NCPI Workmark
Articles in regional publications that pertain to a wide range of North Carolina-related topics.

Search Results


9 results for Sea Chest Vol. 3 Issue 2, Spring 1976
Currently viewing results 1 - 9
PAGE OF 1
Record #:
7565
Abstract:
Preston Stowe discusses his life as a boatbuilder. Stowe's first experience in boatbuilding was in 1938, when he helped his father build a boat. In 1941, he worked at the Norfolk Ship Building and Drydock Company, and in 1942, at a boatyard in Manteo. After the war, he began building his own boats. The largest boat he has built is twenty-six feet and the smallest sixteen feet. Juniper is his main wood source.
Source:
Sea Chest (NoCar F 262 D2 S42), Vol. 3 Issue 2, Spring 1976, p24-28, il
Record #:
7564
Author(s):
Abstract:
The SEA CHEST staff continues the compilation of entries contained in the weather station's log books which are housed at the Cape Hatteras Weather Service. This issue contains selected observations for the years 1875 and 1876.
Source:
Sea Chest (NoCar F 262 D2 S42), Vol. 3 Issue 2, Spring 1976, p16-19, il
Record #:
7563
Author(s):
Abstract:
Gordon Watts is the state underwater archaeologist and one of the discoverers of the MONITOR. In this SEA CHEST interview, he discusses the history of the MONITOR and how it was found.
Source:
Sea Chest (NoCar F 262 D2 S42), Vol. 3 Issue 2, Spring 1976, p2-13, il, map
Subject(s):
Record #:
7566
Abstract:
Cape Hatteras National Seashore naturalist Clay Gifford discusses the effect of litter on wildlife. Many people who litter along the beaches or in natural areas often do not realize the harm they are creating for wildlife. Among the items Gifford considers a menace to wildlife are monofilament fishing line, plastic six-pack bottle holders, paper from Polaroid films, and cans. Birds can be ensnared, strangled, or poisoned by these items.
Source:
Sea Chest (NoCar F 262 D2 S42), Vol. 3 Issue 2, Spring 1976, p36-37, il
Record #:
7568
Author(s):
Abstract:
Maurice Bernard Folb, Chief Pharmacist's Mate with the U.S. Navy, first came to Hatteras Island in 1920. In this SEA CHEST interview, he talks about his arrival in Buxton, midwives and their remedies, dipping vats and cattle drives, baseball, and other pastimes.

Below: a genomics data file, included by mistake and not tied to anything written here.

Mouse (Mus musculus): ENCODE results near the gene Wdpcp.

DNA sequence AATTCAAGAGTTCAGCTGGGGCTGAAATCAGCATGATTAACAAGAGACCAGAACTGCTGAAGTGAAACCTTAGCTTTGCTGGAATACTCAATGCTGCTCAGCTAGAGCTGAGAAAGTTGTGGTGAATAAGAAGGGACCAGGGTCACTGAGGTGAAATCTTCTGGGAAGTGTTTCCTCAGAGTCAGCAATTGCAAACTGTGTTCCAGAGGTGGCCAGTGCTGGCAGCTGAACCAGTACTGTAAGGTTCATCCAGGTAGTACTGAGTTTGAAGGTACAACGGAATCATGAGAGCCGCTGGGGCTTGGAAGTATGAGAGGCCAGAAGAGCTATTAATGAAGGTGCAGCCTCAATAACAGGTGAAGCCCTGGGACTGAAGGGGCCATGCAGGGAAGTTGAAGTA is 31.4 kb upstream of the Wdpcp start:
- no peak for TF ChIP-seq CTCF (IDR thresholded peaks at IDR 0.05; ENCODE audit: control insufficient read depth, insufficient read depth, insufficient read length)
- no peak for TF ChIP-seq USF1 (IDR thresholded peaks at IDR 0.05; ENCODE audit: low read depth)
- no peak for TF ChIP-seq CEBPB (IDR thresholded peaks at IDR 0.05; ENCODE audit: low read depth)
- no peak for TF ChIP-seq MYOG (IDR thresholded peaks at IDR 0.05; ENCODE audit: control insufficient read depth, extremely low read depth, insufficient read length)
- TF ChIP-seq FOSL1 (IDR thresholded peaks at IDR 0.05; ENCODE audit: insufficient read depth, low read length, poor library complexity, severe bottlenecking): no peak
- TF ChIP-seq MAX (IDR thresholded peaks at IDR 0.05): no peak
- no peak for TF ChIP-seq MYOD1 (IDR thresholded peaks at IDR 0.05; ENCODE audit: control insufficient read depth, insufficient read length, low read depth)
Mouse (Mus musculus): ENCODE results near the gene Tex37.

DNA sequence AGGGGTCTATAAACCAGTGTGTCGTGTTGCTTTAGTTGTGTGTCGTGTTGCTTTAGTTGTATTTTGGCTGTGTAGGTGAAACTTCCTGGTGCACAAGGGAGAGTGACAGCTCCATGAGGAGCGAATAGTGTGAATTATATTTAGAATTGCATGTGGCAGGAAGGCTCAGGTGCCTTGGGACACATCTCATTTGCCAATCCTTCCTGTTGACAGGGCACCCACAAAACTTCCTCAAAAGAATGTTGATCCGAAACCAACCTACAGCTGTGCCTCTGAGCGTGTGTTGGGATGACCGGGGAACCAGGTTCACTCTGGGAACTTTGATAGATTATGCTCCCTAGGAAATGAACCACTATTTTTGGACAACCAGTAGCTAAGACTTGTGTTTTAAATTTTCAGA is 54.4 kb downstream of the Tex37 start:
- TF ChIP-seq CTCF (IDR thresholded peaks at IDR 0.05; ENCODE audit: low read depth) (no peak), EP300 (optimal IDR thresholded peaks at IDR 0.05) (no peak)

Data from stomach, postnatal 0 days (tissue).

Source:
Sea Chest (NoCar F 262 D2 S42), Vol. 3 Issue 2, Spring 1976, p48-57, il
Record #:
7567
Abstract:
Austin discusses the fundamentals of net tying. He fished with his brothers from 1925 until he went off to World War II. When more net was needed when fishing, he got the equipment and materials and tied on more net. Austin illustrates fifteen steps in how to tie a fishing net.
Source:
Sea Chest (NoCar F 262 D2 S42), Vol. 3 Issue 2, Spring 1976, p38-43, il
Subject(s):
Record #:
35970
Author(s):
Abstract:
One tale involved whiskey runners during the Prohibition, which inspired the transcribed tune about the town's role in the flourishing of the alcohol trade. Another story that could be considered legend involved the crew of the Crissie Wright, a ship first found drifting around Diamond Shoals. Added to the mystery were the frozen crew of the ship whose drifting ended in Beaufort harbor. The discovery inspired a saying still known in Carteret County, “cold as the night the Crissie Wright came ashore.”
Source:
Sea Chest (NoCar F 262 D2 S42), Vol. 3 Issue 2, Spring 1976, p22-23
Record #:
35972
Author(s):
Abstract:
Detailed primarily were eventful and uneventful cases of labor and delivery this doctor attended during his six years of services. His descriptions included timely obstetric practices, such as use of pituitrin, and life threatening childbirth-related conditions like sepsis. As for his patients, offered also were observations that showed his respect for the people and their culture.
Source:
Sea Chest (NoCar F 262 D2 S42), Vol. 3 Issue 2, Spring 1976, p58-65
Record #:
35971
Author(s):
Abstract:
“A picture is worth a thousand words” comes to life nine-fold in these photos taken in Buxton. The time frame covered ranged from the reign of the model A to the prevalence of cars offering four-wheel drive. Scenic views were of forests, the lighthouse, and local homes. Activities mentioned for then and now noted the enduring value of family reunions and baseball.
Source:
Sea Chest (NoCar F 262 D2 S42), Vol. 3 Issue 2, Spring 1976, p30-33